Vida Chu

July in Hong Kong, stormy weather.
Every day ninety degrees
with severe thunderstorms.

I sweat inside rain gear,
steamy like a sauna.
Acquaintances gone vacationing,
relatives long deceased.

Gold jewelry and Chinese medicine shops
pop up at every corner.
Loud Mainlanders rolling new suitcases
crowd the streets. Only the old bakery
and the Cantonese-speaking school children
assure me I am back in my childhood home.

The stormy weather encourages
no tram ride to Victoria peak,
no hike on Dragon Back trail,
no swim at golden beaches,
no bargaining in night markets and Ladies’ streets,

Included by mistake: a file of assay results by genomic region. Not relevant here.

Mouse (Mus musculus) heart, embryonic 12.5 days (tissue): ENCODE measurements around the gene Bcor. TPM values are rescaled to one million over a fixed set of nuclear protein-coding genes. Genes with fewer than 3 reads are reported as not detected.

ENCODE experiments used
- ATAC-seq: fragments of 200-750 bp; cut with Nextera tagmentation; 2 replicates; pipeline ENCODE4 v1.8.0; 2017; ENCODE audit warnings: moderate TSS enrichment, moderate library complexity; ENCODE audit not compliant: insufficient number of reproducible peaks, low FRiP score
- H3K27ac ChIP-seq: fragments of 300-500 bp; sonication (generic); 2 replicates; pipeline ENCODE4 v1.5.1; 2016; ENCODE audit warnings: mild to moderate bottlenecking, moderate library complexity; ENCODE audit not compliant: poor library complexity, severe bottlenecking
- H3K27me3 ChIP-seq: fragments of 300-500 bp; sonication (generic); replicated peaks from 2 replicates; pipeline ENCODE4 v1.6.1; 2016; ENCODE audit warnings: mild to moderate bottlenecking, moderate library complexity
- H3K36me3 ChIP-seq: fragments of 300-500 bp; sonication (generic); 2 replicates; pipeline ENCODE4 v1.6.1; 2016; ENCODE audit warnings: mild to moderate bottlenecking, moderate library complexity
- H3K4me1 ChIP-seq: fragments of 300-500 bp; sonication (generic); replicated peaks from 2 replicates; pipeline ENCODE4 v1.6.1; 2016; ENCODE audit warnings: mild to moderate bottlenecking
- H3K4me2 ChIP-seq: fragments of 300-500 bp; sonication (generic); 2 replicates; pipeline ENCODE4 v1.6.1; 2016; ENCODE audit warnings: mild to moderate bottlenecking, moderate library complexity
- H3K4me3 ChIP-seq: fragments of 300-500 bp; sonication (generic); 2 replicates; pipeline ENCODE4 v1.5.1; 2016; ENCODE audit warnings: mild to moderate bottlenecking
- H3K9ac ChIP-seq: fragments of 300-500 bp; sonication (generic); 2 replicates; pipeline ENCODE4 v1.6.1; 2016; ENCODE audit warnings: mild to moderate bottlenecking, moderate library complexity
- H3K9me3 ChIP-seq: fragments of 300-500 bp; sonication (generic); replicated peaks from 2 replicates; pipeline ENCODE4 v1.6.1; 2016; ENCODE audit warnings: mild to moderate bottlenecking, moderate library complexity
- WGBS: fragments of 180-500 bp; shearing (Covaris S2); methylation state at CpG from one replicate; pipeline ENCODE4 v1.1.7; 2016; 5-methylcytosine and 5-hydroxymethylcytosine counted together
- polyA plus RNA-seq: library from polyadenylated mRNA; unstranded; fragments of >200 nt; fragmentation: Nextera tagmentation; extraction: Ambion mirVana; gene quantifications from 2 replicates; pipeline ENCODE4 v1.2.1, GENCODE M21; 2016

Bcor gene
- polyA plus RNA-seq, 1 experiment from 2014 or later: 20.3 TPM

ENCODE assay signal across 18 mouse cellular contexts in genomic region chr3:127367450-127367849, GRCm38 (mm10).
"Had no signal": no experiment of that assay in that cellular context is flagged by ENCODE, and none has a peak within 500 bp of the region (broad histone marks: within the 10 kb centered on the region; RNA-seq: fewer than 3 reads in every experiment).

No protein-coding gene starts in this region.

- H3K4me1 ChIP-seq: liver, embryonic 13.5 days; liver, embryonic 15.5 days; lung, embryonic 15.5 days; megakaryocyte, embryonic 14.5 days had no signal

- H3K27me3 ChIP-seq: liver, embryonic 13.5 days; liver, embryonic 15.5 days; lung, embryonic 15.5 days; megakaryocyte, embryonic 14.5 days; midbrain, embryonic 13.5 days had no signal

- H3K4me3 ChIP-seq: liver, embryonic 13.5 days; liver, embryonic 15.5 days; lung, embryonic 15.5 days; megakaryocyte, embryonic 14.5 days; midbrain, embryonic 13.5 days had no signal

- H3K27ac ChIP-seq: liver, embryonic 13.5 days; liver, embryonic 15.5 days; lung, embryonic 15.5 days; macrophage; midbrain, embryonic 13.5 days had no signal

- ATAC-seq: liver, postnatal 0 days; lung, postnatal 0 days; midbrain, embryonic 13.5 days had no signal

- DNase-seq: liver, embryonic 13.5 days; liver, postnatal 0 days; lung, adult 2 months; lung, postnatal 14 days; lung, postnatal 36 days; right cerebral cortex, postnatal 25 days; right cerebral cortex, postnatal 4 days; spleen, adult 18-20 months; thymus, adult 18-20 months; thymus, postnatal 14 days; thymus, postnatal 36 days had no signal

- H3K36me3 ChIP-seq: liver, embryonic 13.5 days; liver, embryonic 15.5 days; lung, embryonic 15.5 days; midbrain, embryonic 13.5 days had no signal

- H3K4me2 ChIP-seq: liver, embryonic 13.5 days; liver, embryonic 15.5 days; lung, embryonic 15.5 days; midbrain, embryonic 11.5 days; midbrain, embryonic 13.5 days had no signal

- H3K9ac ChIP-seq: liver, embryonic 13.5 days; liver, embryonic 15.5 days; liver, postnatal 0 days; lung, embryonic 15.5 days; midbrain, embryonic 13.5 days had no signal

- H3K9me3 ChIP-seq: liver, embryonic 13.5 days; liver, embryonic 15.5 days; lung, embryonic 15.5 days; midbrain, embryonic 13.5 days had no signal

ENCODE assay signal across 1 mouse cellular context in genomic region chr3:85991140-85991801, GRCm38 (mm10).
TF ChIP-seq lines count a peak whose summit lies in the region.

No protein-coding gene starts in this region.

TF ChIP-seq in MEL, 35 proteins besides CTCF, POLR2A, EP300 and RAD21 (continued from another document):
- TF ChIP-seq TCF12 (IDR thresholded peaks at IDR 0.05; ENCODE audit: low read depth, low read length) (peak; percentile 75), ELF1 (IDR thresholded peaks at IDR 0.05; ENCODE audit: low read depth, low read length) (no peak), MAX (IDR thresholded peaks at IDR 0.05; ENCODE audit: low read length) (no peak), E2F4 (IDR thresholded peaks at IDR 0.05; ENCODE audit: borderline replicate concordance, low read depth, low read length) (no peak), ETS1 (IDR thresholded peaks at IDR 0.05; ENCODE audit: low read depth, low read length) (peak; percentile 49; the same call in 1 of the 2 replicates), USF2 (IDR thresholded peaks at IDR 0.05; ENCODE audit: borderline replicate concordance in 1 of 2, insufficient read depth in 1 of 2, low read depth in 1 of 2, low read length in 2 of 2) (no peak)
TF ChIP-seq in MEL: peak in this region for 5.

no visits to Wong Tai Sin Temple and the Big Buddha.

Instead of noisy restaurants and shopping malls
I spend a day in the New Territories’ Heritage Museum
among dioramas of traditional villages,
urban New Towns, Cantonese Opera Halls,
Chinese brush paintings and calligraphies,
an unexpected exhibition of Bruce Lee.

Who would have guessed this famous Kung Fu Master
was a Philosophy major, wore contact lenses
for public appearances and all film shoots,
and loved to cha-cha?

On the ninth day as I am heading for the airport,
the sun breaks out.
The skyline of Hong Kong beckons.



About the author:

Vida Chu grew up in Hong Kong, came to America for college, and stayed. She has lived in Princeton for over fifty years. Her poems have appeared in Kelsey Review, Princeton Arts Review, US 1 Worksheets, and The Literary Review. She has children stories in Cricket Magazine and Fire and Wings.

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